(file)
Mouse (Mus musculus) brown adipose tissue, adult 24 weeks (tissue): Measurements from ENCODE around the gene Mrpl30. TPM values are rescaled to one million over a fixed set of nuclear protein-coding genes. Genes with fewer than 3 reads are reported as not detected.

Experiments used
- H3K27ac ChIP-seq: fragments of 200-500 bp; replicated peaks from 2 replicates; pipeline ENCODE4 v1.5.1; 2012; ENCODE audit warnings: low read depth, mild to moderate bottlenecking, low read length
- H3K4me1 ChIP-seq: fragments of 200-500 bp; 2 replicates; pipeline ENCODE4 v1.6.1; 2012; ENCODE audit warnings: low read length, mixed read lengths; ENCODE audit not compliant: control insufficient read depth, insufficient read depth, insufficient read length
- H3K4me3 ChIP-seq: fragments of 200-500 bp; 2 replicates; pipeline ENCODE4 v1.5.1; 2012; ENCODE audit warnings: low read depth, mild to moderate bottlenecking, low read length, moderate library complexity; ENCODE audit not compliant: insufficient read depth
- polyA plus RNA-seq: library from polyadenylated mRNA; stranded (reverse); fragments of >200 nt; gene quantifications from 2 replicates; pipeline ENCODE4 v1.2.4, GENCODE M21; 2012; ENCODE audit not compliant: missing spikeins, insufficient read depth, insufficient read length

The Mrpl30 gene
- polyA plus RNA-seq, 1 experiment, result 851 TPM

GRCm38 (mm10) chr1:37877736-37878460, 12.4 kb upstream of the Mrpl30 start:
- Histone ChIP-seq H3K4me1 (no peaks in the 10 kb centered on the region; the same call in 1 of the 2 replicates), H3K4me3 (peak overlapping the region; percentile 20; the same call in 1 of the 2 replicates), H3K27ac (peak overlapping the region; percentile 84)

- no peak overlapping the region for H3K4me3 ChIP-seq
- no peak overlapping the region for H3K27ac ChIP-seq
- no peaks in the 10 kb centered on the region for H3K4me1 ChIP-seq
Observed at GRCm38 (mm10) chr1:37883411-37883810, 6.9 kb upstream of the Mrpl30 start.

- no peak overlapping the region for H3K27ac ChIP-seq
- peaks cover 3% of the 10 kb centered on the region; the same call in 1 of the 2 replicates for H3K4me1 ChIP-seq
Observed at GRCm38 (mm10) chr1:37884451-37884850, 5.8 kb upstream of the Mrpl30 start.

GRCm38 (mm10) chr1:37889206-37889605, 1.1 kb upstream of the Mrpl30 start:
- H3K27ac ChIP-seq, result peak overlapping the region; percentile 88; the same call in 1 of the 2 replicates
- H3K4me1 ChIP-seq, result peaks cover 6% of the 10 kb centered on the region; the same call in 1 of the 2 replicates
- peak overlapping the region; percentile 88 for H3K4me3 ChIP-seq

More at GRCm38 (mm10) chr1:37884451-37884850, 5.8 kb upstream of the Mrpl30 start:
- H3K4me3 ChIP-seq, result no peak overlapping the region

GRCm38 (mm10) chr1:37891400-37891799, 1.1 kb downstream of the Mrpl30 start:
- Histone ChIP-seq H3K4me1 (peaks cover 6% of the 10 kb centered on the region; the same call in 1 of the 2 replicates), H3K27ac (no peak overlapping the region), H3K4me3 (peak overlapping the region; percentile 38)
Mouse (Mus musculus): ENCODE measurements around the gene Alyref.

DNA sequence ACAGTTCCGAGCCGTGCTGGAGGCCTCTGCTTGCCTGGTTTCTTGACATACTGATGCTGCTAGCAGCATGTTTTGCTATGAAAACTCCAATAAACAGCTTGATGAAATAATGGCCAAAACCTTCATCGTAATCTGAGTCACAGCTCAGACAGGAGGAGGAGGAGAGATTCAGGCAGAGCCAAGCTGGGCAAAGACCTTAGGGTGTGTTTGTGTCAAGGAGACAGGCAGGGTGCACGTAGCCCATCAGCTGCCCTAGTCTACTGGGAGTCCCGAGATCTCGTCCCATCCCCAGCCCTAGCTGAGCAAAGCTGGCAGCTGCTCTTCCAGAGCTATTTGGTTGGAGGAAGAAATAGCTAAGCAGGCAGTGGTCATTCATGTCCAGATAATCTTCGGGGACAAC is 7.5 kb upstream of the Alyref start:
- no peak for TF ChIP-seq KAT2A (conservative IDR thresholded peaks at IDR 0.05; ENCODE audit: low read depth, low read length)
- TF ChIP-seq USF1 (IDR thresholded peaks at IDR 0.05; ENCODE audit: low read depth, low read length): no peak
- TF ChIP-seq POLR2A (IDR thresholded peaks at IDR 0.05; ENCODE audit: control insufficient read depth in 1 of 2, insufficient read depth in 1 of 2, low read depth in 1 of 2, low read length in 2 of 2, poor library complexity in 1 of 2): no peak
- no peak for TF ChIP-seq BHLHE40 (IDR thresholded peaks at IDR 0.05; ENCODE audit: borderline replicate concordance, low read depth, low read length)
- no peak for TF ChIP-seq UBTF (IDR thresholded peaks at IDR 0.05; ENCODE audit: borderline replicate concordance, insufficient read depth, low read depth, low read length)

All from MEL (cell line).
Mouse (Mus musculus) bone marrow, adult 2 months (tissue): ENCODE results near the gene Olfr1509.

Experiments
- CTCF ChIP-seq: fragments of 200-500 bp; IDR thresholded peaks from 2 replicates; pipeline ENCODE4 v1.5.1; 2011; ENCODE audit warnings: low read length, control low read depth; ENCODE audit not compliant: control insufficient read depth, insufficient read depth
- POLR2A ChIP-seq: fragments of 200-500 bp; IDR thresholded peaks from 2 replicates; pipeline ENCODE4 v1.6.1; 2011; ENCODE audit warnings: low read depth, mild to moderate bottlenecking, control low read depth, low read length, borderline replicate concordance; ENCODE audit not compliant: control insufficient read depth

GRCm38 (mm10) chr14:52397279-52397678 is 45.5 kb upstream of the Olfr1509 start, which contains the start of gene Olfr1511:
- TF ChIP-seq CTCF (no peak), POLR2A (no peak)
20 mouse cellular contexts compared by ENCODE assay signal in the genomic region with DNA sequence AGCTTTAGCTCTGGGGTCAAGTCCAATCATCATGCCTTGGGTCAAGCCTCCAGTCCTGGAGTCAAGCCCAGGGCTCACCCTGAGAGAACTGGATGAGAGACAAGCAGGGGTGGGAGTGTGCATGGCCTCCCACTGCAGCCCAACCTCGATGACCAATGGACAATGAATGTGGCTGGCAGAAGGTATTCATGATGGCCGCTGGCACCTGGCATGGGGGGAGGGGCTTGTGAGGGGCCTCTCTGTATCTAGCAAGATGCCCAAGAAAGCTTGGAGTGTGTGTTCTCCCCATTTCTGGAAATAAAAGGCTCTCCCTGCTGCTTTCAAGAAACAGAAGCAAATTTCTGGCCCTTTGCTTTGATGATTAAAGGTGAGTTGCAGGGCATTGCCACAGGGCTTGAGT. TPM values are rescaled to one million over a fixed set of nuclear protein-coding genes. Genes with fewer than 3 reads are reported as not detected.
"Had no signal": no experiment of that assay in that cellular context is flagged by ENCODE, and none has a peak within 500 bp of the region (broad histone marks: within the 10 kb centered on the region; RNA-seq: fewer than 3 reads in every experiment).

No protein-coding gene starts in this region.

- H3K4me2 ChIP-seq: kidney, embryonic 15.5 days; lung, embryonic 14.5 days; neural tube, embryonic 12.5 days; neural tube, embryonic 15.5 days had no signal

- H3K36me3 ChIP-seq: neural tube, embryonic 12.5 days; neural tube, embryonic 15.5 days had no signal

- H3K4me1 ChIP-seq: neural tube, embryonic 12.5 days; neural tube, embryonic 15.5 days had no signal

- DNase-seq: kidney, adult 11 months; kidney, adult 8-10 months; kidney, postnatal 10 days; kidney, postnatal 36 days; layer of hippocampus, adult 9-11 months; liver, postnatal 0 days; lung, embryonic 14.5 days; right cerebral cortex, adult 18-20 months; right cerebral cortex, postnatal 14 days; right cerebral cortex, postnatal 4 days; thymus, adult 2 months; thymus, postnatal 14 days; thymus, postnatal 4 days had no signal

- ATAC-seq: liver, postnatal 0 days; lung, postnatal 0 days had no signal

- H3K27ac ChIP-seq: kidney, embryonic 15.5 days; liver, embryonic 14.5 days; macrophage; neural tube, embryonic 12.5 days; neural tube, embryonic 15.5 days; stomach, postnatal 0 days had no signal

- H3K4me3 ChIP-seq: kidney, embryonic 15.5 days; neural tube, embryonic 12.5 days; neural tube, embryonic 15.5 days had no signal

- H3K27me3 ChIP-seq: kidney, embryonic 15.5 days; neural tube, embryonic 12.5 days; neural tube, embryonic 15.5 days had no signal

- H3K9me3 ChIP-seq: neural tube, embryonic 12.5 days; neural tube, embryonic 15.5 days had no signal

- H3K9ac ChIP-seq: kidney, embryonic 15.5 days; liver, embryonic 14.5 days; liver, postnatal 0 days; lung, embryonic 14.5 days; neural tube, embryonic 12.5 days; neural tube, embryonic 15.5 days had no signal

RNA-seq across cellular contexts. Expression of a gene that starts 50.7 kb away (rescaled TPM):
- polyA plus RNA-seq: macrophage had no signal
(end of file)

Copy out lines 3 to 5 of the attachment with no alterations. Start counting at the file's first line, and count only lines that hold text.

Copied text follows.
- H3K27ac ChIP-seq: fragments of 200-500 bp; replicated peaks from 2 replicates; pipeline ENCODE4 v1.5.1; 2012; ENCODE audit warnings: low read depth, mild to moderate bottlenecking, low read length
- H3K4me1 ChIP-seq: fragments of 200-500 bp; 2 replicates; pipeline ENCODE4 v1.6.1; 2012; ENCODE audit warnings: low read length, mixed read lengths; ENCODE audit not compliant: control insufficient read depth, insufficient read depth, insufficient read length
- H3K4me3 ChIP-seq: fragments of 200-500 bp; 2 replicates; pipeline ENCODE4 v1.5.1; 2012; ENCODE audit warnings: low read depth, mild to moderate bottlenecking, low read length, moderate library complexity; ENCODE audit not compliant: insufficient read depth